Charley, North Africa is not my speciality & I'm not a expert in any campaign. You could try & obtain a copy of.. THE PATH OF THE 50TH, by E.W.CLAY. Published by GALE & POLDEN. Please see the attachment of the contents page. PART TWO, CHAPTER VII . CHAPTER VI may be of use as-well?

    dbf, that's a epic piece of typing skills & knowledge...
    Stu.. ;). Respect for your time
    CCF01112016 (2).jpg
    Last edited: Nov 1, 2016
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  5. Steve Mac

    Steve Mac Very Senior Member

    Morning Charley,

    The 50th (Northumbrian) Division is my main area of interest and I have the book mentioned by Stuart in his post above (and other multifarious sources that cover 50 Div's involvement in the actions you are looking into). That said, your initial post did not request information on 50 Div units. Please let me know if you wish to look at 50 Div sources - which may indeed cross-refer to those units you have a specific interest in anyway.

    You do mention "three machine gun platoons and one anti-tank company of 4th Royal Northumberland Fusiliers". The 4th Bn Royal Northumberland Fusiliers had been a 50 Div unit, but had been permanently removed from the Division on 16 February 1942 and was at this time part of the 22nd Armoured Brigade, 1st Armoured Division. However, it wasn't then known as the 4th Bn Royal Northumberland Fusiliers, rather it was the '50th Recce Regiment'.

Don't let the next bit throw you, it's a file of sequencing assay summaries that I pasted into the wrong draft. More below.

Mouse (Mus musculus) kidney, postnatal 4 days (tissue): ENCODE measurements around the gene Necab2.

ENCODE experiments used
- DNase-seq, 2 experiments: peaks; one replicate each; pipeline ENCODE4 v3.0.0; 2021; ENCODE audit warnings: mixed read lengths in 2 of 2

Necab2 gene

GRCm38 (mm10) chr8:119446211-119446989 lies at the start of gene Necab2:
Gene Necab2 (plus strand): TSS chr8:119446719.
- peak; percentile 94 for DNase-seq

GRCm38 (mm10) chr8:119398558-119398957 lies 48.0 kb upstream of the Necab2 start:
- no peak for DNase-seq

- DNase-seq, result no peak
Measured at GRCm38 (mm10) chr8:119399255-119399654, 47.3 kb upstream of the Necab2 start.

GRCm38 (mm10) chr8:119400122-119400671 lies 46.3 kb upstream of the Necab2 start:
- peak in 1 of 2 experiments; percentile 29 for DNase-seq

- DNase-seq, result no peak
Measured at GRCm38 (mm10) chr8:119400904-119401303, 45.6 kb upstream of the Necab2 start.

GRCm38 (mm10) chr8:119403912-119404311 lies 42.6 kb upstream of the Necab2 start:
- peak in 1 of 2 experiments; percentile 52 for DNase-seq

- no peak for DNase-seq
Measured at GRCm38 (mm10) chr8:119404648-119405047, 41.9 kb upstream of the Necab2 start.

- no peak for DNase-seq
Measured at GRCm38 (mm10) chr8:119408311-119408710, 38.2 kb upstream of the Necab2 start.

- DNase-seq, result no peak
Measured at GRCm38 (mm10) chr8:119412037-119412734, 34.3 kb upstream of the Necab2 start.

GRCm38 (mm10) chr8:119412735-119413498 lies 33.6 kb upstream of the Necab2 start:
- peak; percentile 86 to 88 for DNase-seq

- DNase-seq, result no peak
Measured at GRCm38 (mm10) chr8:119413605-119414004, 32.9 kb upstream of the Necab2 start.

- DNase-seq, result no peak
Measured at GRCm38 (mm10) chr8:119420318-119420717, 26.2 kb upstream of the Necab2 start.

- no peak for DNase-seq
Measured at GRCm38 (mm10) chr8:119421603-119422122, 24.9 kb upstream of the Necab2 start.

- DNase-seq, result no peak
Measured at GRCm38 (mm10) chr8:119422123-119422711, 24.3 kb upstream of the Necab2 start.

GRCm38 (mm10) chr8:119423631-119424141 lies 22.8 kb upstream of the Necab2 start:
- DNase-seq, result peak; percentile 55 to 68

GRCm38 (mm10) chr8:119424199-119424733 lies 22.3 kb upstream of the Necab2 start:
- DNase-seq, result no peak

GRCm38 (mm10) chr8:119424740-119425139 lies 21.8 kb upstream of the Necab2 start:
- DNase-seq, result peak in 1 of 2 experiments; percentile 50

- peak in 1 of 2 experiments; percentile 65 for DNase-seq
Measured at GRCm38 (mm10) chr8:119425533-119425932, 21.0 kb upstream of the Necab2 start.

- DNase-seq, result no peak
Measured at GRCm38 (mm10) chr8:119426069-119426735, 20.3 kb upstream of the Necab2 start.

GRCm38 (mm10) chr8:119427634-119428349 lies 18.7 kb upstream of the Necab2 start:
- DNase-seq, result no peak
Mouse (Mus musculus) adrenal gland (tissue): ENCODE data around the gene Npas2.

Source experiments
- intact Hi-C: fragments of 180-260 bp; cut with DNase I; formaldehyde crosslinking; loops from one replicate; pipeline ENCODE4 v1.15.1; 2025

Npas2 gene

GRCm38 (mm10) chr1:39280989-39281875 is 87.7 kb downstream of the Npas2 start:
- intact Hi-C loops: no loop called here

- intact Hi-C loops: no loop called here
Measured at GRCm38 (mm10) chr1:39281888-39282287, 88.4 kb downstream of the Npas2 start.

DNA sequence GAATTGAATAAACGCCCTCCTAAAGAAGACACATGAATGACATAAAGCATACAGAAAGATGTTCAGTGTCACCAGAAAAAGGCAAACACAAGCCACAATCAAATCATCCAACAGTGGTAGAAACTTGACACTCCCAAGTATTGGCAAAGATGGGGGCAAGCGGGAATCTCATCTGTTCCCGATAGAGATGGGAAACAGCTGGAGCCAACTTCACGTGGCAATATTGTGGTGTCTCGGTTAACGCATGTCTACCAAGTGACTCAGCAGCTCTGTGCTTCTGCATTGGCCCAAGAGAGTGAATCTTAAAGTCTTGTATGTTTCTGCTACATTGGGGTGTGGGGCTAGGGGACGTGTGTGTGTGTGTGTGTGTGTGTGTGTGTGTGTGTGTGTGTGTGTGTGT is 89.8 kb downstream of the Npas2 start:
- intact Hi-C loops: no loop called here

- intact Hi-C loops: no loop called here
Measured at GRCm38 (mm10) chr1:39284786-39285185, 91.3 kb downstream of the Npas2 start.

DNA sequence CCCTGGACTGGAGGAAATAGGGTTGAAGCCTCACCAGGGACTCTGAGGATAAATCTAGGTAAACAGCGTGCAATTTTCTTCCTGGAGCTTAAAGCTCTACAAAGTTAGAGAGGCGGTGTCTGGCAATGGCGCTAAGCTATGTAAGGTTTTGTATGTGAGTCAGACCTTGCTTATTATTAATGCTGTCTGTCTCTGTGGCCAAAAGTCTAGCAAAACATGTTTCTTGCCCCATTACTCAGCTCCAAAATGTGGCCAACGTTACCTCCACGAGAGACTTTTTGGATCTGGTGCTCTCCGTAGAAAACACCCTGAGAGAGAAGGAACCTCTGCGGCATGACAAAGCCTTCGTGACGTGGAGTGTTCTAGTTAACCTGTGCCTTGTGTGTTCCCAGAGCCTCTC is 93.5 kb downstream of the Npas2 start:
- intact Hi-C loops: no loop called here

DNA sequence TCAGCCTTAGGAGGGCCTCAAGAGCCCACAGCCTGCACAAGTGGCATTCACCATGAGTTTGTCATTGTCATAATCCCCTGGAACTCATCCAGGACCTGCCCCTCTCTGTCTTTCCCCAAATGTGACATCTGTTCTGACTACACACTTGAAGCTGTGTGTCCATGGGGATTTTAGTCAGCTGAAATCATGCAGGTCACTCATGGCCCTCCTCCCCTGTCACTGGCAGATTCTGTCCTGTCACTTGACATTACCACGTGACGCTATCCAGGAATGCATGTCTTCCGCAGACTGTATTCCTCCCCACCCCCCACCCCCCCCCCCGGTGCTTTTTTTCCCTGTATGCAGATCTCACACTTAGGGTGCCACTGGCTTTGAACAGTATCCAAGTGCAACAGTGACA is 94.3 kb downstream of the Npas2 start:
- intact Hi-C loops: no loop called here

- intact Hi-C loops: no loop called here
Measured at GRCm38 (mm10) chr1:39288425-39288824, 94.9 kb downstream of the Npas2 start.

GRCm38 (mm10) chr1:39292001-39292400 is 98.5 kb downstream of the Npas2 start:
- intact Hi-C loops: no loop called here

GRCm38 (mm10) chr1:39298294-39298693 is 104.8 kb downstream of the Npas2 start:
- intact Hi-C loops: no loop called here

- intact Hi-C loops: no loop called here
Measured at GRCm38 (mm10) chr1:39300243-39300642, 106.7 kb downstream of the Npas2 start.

The 50th Recce Regiment got so badly mauled in the Cauldron battles (and its OC killed), that it had effectively ceased to exist circa 19 June 1942. What remained of the Regiment/Battalion formed of their own volition the ad-hoc MG and anti-tank units you refer to. The 8th Army was in a desparate predicament and needed dogged, determined, fighting men to stem the Axis advance. No whinging from these guys about their predicament. They stepped up to the mark.

    I will return later with specific 50th Recce Regiment information, concerning the actions you are looking into.

    NB. One of my great grandfathers served with the 4th Bn [Royal] Nothumberland Fusiliers, 149th Infantry Brigade, 50th (Northumbrian) Division, in WWI, being killed in action on 12 April 1918. I have a 'soft spot' for this Battalion.


    Last edited: Nov 2, 2016
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  6. DaveB

    DaveB Very Senior Member

    Probably useful as background info - using the collection search function at the Australian War Memorial website ( and searching for the word Matruh produces a whole bunch of hits.